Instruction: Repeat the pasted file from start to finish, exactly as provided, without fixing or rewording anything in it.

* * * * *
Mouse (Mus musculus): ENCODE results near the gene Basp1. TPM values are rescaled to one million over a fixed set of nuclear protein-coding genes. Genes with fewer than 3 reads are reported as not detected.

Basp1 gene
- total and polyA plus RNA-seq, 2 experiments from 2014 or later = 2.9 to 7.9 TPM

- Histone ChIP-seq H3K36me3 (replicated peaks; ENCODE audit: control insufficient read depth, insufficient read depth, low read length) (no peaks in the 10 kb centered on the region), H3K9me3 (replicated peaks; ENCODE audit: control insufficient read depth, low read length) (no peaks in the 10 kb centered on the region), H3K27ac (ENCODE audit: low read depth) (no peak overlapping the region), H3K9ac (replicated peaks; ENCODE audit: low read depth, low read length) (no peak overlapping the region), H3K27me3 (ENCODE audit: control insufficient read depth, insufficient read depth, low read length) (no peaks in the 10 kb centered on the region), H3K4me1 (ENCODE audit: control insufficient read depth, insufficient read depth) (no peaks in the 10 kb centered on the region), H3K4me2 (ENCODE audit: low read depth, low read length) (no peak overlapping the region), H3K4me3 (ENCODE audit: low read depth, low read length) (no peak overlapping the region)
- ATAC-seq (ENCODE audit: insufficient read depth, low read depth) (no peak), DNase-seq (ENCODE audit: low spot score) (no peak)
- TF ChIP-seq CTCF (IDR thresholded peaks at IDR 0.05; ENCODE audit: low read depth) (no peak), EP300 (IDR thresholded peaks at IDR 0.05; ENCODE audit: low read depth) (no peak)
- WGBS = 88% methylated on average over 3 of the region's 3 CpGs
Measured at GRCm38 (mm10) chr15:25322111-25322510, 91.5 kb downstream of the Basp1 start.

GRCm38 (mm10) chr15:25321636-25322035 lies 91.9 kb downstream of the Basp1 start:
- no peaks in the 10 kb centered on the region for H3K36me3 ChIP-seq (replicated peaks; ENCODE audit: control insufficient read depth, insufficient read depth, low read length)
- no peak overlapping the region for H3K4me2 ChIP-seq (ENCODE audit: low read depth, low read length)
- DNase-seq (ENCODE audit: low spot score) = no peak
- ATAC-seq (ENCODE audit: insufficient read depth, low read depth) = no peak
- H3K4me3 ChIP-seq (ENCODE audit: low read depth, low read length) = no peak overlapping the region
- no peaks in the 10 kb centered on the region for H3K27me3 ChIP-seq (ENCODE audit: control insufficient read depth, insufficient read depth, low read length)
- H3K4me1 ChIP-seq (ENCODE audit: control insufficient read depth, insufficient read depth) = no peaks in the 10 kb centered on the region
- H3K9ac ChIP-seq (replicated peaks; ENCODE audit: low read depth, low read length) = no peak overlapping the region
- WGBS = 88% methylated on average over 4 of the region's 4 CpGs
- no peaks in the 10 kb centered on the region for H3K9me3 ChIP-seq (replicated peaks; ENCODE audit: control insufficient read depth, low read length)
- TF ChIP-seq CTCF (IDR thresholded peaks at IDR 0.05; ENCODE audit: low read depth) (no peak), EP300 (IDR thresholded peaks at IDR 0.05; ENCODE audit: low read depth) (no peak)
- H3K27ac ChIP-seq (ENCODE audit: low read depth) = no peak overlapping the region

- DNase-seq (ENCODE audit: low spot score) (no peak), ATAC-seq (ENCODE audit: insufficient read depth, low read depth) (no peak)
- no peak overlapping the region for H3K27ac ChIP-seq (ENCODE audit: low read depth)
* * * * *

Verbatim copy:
Mouse (Mus musculus): ENCODE results near the gene Basp1. TPM values are rescaled to one million over a fixed set of nuclear protein-coding genes. Genes with fewer than 3 reads are reported as not detected.

Basp1 gene
- total and polyA plus RNA-seq, 2 experiments from 2014 or later = 2.9 to 7.9 TPM

- Histone ChIP-seq H3K36me3 (replicated peaks; ENCODE audit: control insufficient read depth, insufficient read depth, low read length) (no peaks in the 10 kb centered on the region), H3K9me3 (replicated peaks; ENCODE audit: control insufficient read depth, low read length) (no peaks in the 10 kb centered on the region), H3K27ac (ENCODE audit: low read depth) (no peak overlapping the region), H3K9ac (replicated peaks; ENCODE audit: low read depth, low read length) (no peak overlapping the region), H3K27me3 (ENCODE audit: control insufficient read depth, insufficient read depth, low read length) (no peaks in the 10 kb centered on the region), H3K4me1 (ENCODE audit: control insufficient read depth, insufficient read depth) (no peaks in the 10 kb centered on the region), H3K4me2 (ENCODE audit: low read depth, low read length) (no peak overlapping the region), H3K4me3 (ENCODE audit: low read depth, low read length) (no peak overlapping the region)
- ATAC-seq (ENCODE audit: insufficient read depth, low read depth) (no peak), DNase-seq (ENCODE audit: low spot score) (no peak)
- TF ChIP-seq CTCF (IDR thresholded peaks at IDR 0.05; ENCODE audit: low read depth) (no peak), EP300 (IDR thresholded peaks at IDR 0.05; ENCODE audit: low read depth) (no peak)
- WGBS = 88% methylated on average over 3 of the region's 3 CpGs
Measured at GRCm38 (mm10) chr15:25322111-25322510, 91.5 kb downstream of the Basp1 start.

GRCm38 (mm10) chr15:25321636-25322035 lies 91.9 kb downstream of the Basp1 start:
- no peaks in the 10 kb centered on the region for H3K36me3 ChIP-seq (replicated peaks; ENCODE audit: control insufficient read depth, insufficient read depth, low read length)
- no peak overlapping the region for H3K4me2 ChIP-seq (ENCODE audit: low read depth, low read length)
- DNase-seq (ENCODE audit: low spot score) = no peak
- ATAC-seq (ENCODE audit: insufficient read depth, low read depth) = no peak
- H3K4me3 ChIP-seq (ENCODE audit: low read depth, low read length) = no peak overlapping the region
- no peaks in the 10 kb centered on the region for H3K27me3 ChIP-seq (ENCODE audit: control insufficient read depth, insufficient read depth, low read length)
- H3K4me1 ChIP-seq (ENCODE audit: control insufficient read depth, insufficient read depth) = no peaks in the 10 kb centered on the region
- H3K9ac ChIP-seq (replicated peaks; ENCODE audit: low read depth, low read length) = no peak overlapping the region
- WGBS = 88% methylated on average over 4 of the region's 4 CpGs
- no peaks in the 10 kb centered on the region for H3K9me3 ChIP-seq (replicated peaks; ENCODE audit: control insufficient read depth, low read length)
- TF ChIP-seq CTCF (IDR thresholded peaks at IDR 0.05; ENCODE audit: low read depth) (no peak), EP300 (IDR thresholded peaks at IDR 0.05; ENCODE audit: low read depth) (no peak)
- H3K27ac ChIP-seq (ENCODE audit: low read depth) = no peak overlapping the region

- DNase-seq (ENCODE audit: low spot score) (no peak), ATAC-seq (ENCODE audit: insufficient read depth, low read depth) (no peak)
- no peak overlapping the region for H3K27ac ChIP-seq (ENCODE audit: low read depth)